Sunday 29 May 2011

Superstition (1982)

SUPERSTITION is an American haunted house movie that was directed by James W. Roberson in 1982 and stars James Houghton, Albert Salmi, Larry Pennell and Jacquelyn Hyde (which sounds to me like a phoney in-joke name).  It's about a house which has a long history of death attached to it on account of the witch who was drowned in the garden pond in the 17th century but not before placing a curse on the spot where she was put to death.

If all that sounds corny then it is.  For SUPERSTITION is a prime example of movie-making at its most cynically commercial.  It shamelessly rips off countless better movies, chucks in a couple of pretty girls in bikinis and hot pants, and tries to cover up its inadequacies with some gruesome death scenes.  It doesn't seek to genuinely frighten you, it seeks to entertain you and, if you're prepared to accept it on those terms, then it is reasonably successful.

It's certainly never dull.  It only runs for just over 80 minutes and in that time manages to wipe out an entire family, a few coppers, a couple of dumb teenagers and at least three men of the cloth.  There are deaths by microwave, window frame, mirror, circular saw, wine press and a good old fashined stake through the face.  There's also a shonky flashback sequence to 1692 which includes a curate who looks like Rasputin and a witch whose faces pulses and throbs in a manner which Manimal might have found disturbing.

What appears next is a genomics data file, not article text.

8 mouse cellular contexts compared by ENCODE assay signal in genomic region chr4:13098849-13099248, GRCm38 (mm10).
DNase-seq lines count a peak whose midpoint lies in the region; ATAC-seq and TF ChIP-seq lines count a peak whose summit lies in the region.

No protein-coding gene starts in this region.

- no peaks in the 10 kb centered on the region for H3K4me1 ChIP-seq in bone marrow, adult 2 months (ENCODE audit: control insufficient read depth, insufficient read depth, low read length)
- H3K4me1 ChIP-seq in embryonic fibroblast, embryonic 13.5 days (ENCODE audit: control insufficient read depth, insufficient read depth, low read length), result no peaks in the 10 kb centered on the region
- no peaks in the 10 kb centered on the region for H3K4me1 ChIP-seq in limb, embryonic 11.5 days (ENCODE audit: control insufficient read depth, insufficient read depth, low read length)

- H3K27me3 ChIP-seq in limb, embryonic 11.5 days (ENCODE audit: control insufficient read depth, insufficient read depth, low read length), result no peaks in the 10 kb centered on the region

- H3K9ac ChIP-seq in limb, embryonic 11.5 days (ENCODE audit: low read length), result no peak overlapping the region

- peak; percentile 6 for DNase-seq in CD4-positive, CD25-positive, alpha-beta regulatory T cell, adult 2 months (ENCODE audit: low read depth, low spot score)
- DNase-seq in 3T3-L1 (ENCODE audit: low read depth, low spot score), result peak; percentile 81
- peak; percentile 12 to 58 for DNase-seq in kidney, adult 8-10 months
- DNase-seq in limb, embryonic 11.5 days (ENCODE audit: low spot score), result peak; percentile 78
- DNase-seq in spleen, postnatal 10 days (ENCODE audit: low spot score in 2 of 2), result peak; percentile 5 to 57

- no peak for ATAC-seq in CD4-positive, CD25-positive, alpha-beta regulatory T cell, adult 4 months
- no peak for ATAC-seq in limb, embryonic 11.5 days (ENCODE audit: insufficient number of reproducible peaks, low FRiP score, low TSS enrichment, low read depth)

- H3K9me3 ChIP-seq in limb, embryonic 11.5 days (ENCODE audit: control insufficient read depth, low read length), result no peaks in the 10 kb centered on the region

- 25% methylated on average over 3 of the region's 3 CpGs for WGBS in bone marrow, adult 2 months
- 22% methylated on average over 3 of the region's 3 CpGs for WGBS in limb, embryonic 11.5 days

Roberson only made a handful of features and while I usually point this out as a tragedy in his case it is something of a blessing.  It appears that he went on to a busy career as director of photography on a seemingly endless number of US TV series, including THE KING OF QUEENS and Melissa Joan Hart's MELISSA AND JOEY, on which he presumably swapped witch stories with the leading lady.

The cast isn't particularly interesting apart from Albert Salmi, a veteran character actor who appeared in a good number of quality films, particularly westerns, as well as innumerable TV episodes.  Tragically, Salmi suffered from depression in later life and shot himself in 1990, after apparently shooting dead his wife from whom he was separated.

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